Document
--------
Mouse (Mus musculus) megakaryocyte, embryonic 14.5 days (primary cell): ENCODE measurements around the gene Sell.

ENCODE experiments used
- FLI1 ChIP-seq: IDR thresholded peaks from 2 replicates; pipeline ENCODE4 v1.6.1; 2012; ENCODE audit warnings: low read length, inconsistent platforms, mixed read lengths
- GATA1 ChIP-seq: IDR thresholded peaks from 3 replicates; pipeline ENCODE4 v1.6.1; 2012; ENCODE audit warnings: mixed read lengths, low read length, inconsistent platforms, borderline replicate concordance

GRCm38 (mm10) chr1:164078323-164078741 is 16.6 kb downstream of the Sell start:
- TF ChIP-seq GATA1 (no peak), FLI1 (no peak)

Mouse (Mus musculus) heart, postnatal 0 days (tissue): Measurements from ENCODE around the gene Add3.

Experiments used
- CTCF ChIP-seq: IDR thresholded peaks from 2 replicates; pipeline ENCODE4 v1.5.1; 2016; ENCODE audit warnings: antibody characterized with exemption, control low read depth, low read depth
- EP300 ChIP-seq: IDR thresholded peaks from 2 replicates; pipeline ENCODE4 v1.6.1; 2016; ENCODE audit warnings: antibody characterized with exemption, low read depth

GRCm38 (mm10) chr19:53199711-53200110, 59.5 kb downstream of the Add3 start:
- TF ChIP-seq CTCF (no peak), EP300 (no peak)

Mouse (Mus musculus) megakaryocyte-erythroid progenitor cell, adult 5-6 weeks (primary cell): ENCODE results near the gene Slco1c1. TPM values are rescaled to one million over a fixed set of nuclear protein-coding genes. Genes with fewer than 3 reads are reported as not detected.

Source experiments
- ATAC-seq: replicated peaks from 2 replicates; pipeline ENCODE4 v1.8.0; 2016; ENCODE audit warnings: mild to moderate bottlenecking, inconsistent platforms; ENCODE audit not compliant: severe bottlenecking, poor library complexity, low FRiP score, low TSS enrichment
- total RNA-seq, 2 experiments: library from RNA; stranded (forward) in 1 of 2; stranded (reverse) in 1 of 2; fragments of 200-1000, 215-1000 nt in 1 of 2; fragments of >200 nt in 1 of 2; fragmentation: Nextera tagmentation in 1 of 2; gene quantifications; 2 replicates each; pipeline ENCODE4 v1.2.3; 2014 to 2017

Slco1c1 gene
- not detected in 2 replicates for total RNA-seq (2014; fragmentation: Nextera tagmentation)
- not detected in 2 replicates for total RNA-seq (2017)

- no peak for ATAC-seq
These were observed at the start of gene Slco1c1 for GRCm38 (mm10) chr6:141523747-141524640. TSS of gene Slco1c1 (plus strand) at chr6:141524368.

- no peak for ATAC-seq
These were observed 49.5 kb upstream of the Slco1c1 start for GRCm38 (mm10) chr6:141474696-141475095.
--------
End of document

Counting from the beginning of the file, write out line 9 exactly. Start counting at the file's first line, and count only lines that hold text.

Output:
- CTCF ChIP-seq: IDR thresholded peaks from 2 replicates; pipeline ENCODE4 v1.5.1; 2016; ENCODE audit warnings: antibody characterized with exemption, control low read depth, low read depth